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Christoph Menke in dialogue
Series: Critical Powers

This book focuses on the paradoxical character of law and specifically concerns the structural violence of law as the political imposition of normative order onto a "lawless" condition. The paradox of law which grounds and motivates Christoph Menke's intervention is that law is both the opposite of violence and, at the same time, a form of violence. The book develops its engagement with the paradox of law in two stages. The first shows why, and in what precise sense, the law is irreducibly characterized by structural violence. The second explores the possibility of law becoming self-reflectively aware of its own violence and, hence, of the form of a self-critique of law in view of its own violence. The Book's philosophical claims are developed through analyses of works of drama: two classical tragedies in the first part and two modern dramas in the second part. It attempts to illuminate the paradoxical nature of law by way of a philosophical interpretation of literature. There are at least two normative orders within the European ethical horizon that should be called "legal orders" even though they forego the use of coercion and are thus potentially nonviolent. These are international law and Jewish law. Understanding the relationship between law and violence is one of the most urgent challenges a postmodern critical legal theory faces today. Self-reflection, the philosophical concept that plays a key role in the essay, stands opposed to all forms of spontaneity.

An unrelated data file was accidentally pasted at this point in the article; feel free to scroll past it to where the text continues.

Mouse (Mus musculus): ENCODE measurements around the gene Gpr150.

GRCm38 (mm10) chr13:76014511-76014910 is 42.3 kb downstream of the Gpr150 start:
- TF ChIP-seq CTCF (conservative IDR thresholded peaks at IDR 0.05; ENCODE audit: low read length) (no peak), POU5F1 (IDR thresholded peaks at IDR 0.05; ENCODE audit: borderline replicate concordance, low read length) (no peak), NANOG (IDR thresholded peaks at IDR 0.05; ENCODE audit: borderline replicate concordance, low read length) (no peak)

Andreas Fischer- Lescano

constitutively tied to “the” political community: “There is no law outside the polity”; “the justice of law can exist only in a community of equal citizens” (p. 14). Both conjunctions –​the unitary conception of the community and the concession of monopoly power over the law to the polity –​are problematic. They tend to obscure patterns of inequality, sources of resistance within configurations of power,14 intersectional structures of discrimination and polycentric lines of exclusion, and unequal distributions of resources.15 Claude Lefort has accordingly substituted the

in Law and violence
Open Access (free)
Christoph Menke

scene: in the guise and on the scene of the subject).45 The experience of tragedy thus accentuates the problem of how there can be a critique of the violence of law at all. “Critique,” Benjamin writes, is the title for the “discriminating and decisive approach” (“Critique”, 251). The critical “discrimination” being sought is one between the fateful 35 Law and violence 35 violence that continues and repeats itself ad infinitum and an agency (or “violence”) that breaks with fate by sublating itself in its purpose. But as tragedy demonstrates, in law, the two –​the

in Law and violence
Abstract only
Peter Shirlow
Jonathan Tonge
James McAuley
, and
Catherine McGlynn